By Bob Kemerait
Plant-parasitic nematodes affecting our row crops are undermanaged, especially in corn. As for all row-crops, the symptoms of damage from nematodes in a field may be incorrectly dismissed as poor soil fertility or just "sorry dirt". Corn growers who detect areas of poor growth in their fields should submit soil samples to a testing lab for nematode analysis.
Another reason for confusion is the long-held belief that the root system of the corn crop is simply too robust to be affected by nematodes. This point is still debated among Extension specialists from across the country in reference to the need for nematicides to protect the crop.
Drawing specifically from my Extension program at the University of Georgia, where producers in our state aggressively support research nematodes through the Georgia Commodity Commission for Corn, nematodes do cause significant damage in corn production and they can cause significant losses in yield. Additionally, use of appropriate nematicides can improve yield by anywhere from 5 bushels to 40+ bushels per acre.
The potential for significant increases in yield include the type of nematodes in the soil, the size of the nematode populations, the type of nematicide deployed, use of irrigation and weather conditions during the season.
The corn crop in the southern United States is affected primarily by three nematodes: the southern root-knot nematode, the peanut root-knot nematode and the stubby-root nematode. The presence of sting nematodes, though much less common, can be devastating in some fields. The populations of these nematodes increase when corn is planted behind corn, or in rotation with soybeans, cotton and to some extent peanuts.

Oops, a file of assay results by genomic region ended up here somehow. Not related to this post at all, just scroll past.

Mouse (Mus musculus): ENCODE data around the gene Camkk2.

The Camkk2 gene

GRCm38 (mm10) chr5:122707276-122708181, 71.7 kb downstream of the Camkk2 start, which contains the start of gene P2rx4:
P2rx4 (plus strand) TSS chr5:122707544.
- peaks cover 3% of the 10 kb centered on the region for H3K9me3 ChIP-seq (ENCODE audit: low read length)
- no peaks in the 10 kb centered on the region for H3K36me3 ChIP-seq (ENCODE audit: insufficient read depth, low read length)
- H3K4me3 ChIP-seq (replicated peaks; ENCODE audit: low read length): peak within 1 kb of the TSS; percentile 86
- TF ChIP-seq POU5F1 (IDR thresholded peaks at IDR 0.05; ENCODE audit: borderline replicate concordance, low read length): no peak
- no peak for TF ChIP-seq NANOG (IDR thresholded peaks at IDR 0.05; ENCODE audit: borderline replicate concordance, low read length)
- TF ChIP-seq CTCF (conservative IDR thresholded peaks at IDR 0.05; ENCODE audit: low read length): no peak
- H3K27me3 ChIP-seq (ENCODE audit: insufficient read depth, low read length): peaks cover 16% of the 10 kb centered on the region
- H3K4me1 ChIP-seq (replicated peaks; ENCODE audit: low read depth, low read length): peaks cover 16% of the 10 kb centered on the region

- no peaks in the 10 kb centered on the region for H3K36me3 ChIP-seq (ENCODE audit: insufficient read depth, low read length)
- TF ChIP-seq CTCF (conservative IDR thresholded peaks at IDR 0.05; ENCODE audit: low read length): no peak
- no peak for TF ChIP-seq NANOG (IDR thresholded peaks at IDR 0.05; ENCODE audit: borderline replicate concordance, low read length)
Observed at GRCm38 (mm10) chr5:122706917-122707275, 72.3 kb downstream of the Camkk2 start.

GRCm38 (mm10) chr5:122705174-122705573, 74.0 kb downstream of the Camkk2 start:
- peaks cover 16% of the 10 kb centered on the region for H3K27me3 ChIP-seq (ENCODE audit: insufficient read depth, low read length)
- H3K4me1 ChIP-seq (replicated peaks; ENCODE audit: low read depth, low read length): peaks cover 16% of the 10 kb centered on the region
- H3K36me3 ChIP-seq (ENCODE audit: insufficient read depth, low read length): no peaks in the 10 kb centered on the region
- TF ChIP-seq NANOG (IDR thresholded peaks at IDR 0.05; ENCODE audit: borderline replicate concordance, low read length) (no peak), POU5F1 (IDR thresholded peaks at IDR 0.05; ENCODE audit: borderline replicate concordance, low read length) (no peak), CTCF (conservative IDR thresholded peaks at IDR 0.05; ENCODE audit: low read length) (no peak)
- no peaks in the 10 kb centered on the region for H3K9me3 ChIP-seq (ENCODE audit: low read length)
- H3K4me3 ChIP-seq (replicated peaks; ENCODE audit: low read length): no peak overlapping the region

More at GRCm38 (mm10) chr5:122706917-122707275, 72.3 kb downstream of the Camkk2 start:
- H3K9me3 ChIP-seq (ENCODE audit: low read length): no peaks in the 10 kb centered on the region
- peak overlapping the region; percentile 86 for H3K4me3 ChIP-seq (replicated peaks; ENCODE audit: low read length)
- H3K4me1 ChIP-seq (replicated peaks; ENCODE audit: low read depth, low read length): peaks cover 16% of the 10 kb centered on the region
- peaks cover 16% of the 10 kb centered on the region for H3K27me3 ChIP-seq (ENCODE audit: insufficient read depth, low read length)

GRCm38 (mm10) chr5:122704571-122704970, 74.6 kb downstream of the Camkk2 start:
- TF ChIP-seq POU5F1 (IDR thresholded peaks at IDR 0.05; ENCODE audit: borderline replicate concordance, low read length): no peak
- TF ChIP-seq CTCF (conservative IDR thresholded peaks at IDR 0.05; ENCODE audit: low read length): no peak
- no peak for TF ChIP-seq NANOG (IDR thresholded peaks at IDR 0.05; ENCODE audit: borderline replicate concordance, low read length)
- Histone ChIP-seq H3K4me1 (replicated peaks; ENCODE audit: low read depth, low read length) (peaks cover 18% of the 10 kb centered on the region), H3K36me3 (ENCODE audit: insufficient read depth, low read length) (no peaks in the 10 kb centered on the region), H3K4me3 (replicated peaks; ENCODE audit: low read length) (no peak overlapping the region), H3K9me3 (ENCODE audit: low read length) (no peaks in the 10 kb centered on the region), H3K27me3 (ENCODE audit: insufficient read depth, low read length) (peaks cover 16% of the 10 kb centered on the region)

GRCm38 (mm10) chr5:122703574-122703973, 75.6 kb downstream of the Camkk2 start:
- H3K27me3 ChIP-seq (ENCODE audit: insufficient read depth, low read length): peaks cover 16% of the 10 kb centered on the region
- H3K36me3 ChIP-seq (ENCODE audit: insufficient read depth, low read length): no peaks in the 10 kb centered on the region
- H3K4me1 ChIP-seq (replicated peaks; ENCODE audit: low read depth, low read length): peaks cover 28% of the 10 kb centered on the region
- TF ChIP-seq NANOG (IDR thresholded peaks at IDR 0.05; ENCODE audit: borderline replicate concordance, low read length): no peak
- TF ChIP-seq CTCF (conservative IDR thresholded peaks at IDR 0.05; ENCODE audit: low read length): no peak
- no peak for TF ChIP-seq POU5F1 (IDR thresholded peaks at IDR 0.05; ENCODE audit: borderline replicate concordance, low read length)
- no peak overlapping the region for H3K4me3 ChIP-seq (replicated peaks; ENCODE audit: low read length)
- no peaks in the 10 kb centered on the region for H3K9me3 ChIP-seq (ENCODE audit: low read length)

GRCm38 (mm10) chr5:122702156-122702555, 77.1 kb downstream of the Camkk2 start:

Growers can reduce nematode populations by extending the time between corn crops. Ideally growers would plant a crop that is not a host to the same nematodes as those that affect corn; however this is difficult. Though we do not have any corn hybrids with resistance to parasitic nematodes, such resistance is available in peanut ('Tifguard') and partial resistance is available in cotton, such as PHY 367WRF, ST 5458B2RF and ST 4288B2R, and in a number of soybean varieties. By planting such peanut, cotton and soybeans varieties before a corn crop, growers can reduce, but not eliminate, populations of nematodes that will affect the corn.
Parasitic nematodes tend to be larger in reduced-tillage systems than in conventional-tillage systems. This is likely because of the disturbance of nematode populations in the process of deep-turning a field in conventional systems.
Growers currently have four products for the management of nematodes in their corn crop. These include fumigation with Telone II (3 gal/A), use of the granular insecticide-nematicide Counter 20g (unless Accent herbicide is used), the seed-treatment nematicide AVICTA Complete Corn and the biological VOTiVO. Fumigation with Telone II has the potential to produce the greatest increases in yield where nematode populations are especially damaging.
Where nematode populations are less severe, perhaps considered to low-to-moderate, use of Counter 20G and AVICTA Complete Corn protect yield potential. Though not a "stand alone" product, use of the biological product VOTiVO may enhance management of nematodes.
In a recent trial, use of Telone II increased corn yields over the corn not reated with a nematicide by 19 bushels per acre. Use of Counter 20G increased yields by 8.5 bushels per acre.
Kemerait is a plant pathologist with the University of Georgia Cooperative Extension.